It is because of this that I have looked at some other Linux distributions and I have setup dual boot capability (actually triple boot, but dual boot is a more familiar term) between Eee OS and other distributions.
The Eee PC is also available with Windows XP installed. I believe that Linux is far more suited to netbooks. One reason for this is that Windows XP is about to be phased out and support will be ending soon and there is no migration to the future versions of Windows as they are not able to run (in a useful way) within the hardware limits of most netbooks.
Another problem with Windows is the requirement for anti-virus and malware protection, which adds a significant drain to the limited resources. The Eee OS actually includes a virus checker, but there are no real Linux virus threats in the wild (at the time of writing), and presumably the virus checker looks for Windows viruses rather than Linux ones. The virus checker in Eee OS is on-demand, as there is no need for the overhead of a virus checker constantly running on the computer.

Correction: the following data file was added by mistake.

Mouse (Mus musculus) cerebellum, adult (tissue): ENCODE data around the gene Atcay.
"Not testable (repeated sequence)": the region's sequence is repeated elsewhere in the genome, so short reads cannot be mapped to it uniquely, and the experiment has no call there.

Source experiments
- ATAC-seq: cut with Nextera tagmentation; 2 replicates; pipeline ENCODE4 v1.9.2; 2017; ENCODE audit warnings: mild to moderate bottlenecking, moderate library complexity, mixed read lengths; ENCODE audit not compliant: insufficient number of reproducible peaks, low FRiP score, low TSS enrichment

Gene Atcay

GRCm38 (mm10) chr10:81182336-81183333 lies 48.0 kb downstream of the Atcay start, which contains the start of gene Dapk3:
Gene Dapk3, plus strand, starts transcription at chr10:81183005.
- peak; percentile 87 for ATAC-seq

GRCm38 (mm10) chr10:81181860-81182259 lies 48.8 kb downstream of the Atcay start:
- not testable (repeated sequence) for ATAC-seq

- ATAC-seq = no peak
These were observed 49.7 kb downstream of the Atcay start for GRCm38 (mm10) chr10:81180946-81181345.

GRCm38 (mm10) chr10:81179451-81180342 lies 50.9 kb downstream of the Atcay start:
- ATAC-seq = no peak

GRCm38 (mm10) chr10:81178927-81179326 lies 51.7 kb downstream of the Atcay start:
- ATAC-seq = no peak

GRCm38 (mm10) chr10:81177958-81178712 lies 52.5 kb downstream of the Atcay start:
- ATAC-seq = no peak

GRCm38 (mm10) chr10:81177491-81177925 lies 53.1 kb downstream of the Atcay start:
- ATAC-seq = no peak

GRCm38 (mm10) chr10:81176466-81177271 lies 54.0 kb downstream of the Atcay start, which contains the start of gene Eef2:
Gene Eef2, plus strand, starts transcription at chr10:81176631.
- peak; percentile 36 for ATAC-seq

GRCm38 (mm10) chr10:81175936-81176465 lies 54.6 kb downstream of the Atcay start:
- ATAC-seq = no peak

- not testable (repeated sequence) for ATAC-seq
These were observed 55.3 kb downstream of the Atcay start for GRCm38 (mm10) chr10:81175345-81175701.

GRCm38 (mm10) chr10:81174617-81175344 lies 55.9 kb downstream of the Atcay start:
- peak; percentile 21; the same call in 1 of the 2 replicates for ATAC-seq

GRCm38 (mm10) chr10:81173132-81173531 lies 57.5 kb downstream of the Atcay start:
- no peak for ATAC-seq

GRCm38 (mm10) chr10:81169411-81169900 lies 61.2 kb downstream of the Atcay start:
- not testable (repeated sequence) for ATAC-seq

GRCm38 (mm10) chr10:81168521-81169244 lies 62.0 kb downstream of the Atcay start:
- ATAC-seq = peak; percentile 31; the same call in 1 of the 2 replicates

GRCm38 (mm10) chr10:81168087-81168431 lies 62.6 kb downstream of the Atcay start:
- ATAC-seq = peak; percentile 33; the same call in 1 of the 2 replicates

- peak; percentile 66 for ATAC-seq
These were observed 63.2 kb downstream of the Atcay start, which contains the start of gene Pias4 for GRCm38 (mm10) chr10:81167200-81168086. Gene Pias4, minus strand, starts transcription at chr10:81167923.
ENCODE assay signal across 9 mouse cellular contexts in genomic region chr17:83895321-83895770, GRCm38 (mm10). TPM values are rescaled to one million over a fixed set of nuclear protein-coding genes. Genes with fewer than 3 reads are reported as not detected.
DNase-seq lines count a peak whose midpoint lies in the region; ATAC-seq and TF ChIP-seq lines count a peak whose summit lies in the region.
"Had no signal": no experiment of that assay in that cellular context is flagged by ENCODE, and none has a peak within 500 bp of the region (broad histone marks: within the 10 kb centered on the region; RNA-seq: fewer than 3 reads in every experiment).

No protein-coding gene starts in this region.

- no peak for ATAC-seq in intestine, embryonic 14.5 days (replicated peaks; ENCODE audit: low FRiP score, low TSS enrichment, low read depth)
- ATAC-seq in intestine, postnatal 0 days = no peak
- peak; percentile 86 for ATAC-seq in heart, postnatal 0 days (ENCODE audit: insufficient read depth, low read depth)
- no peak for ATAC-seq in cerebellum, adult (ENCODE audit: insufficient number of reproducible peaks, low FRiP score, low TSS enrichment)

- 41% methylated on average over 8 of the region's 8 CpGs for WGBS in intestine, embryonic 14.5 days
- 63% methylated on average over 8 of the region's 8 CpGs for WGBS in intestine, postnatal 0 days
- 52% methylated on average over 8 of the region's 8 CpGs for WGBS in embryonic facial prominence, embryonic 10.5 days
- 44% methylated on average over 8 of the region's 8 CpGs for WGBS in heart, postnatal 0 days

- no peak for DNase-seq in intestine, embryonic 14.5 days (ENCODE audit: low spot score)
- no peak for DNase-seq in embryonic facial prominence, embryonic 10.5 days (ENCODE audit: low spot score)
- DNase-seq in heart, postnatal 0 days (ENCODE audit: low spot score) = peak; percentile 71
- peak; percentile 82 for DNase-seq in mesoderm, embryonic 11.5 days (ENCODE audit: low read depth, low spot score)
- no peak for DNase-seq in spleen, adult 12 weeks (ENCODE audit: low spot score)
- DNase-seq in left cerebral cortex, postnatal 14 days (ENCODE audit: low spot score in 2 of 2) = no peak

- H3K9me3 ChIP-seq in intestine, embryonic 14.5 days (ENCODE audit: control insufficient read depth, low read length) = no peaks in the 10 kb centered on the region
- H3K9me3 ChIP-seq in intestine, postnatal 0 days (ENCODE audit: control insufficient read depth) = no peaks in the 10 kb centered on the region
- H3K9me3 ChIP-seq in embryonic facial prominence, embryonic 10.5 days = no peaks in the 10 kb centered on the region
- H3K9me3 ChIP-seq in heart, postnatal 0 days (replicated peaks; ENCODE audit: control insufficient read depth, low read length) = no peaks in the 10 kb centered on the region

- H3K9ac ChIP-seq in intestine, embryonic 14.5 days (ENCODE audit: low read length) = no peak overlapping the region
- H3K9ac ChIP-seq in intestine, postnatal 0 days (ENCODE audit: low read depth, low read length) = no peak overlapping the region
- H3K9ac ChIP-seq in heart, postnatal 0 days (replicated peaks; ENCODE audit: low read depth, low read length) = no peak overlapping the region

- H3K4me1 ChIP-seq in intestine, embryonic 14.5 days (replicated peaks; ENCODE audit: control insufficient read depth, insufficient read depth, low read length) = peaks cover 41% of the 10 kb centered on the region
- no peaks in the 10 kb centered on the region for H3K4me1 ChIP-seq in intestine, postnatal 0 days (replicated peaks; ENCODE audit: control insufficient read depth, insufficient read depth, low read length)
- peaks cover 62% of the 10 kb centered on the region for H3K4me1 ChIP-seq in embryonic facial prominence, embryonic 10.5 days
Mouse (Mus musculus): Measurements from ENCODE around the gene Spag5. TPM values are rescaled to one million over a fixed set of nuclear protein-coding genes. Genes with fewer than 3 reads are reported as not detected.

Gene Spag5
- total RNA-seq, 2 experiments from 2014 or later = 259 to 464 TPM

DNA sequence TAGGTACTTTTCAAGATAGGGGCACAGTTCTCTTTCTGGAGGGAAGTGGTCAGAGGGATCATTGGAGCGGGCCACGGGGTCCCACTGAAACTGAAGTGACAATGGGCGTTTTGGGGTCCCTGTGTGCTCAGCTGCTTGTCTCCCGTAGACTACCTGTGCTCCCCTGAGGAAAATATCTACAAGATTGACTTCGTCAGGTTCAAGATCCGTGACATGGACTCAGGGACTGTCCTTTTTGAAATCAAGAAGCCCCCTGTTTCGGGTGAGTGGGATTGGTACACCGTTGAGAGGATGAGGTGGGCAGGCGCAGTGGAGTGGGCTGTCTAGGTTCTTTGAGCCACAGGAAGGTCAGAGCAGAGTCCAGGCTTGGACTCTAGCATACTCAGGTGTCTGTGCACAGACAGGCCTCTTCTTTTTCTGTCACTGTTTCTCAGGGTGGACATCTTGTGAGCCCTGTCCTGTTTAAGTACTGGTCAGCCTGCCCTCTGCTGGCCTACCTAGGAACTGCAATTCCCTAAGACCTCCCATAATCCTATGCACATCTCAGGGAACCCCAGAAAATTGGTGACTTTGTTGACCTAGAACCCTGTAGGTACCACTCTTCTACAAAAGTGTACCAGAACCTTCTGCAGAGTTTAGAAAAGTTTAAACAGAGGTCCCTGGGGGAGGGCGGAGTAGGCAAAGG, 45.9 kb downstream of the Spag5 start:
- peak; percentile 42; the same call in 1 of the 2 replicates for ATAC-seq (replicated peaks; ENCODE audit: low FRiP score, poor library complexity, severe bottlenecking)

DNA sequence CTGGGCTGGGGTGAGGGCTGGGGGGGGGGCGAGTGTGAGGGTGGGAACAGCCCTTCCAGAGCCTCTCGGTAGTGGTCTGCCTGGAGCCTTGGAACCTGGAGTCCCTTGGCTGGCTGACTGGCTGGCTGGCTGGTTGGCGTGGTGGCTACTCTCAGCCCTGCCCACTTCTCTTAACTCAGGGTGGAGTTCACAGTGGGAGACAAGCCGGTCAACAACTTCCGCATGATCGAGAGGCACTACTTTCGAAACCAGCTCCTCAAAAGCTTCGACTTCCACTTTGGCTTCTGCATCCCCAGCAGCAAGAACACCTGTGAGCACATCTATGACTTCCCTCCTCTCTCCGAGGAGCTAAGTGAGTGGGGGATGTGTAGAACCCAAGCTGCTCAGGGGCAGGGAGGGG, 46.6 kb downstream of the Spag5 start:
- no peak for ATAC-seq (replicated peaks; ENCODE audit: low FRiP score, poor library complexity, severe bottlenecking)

I also think that Linux that can be tailored to the design of the netbook is better than having a operating system designed for a full size PC shoe-horned onto a netbook.
There is lots of free software for Linux which can save a lot of money compared to buying the commercial software for Windows.
For most Windows software there is a free Linux alternative, but sometimes there is a need to run software written for Windows. Fortunately some Windows software can run on Linux using WINE or Crossover from Codeweavers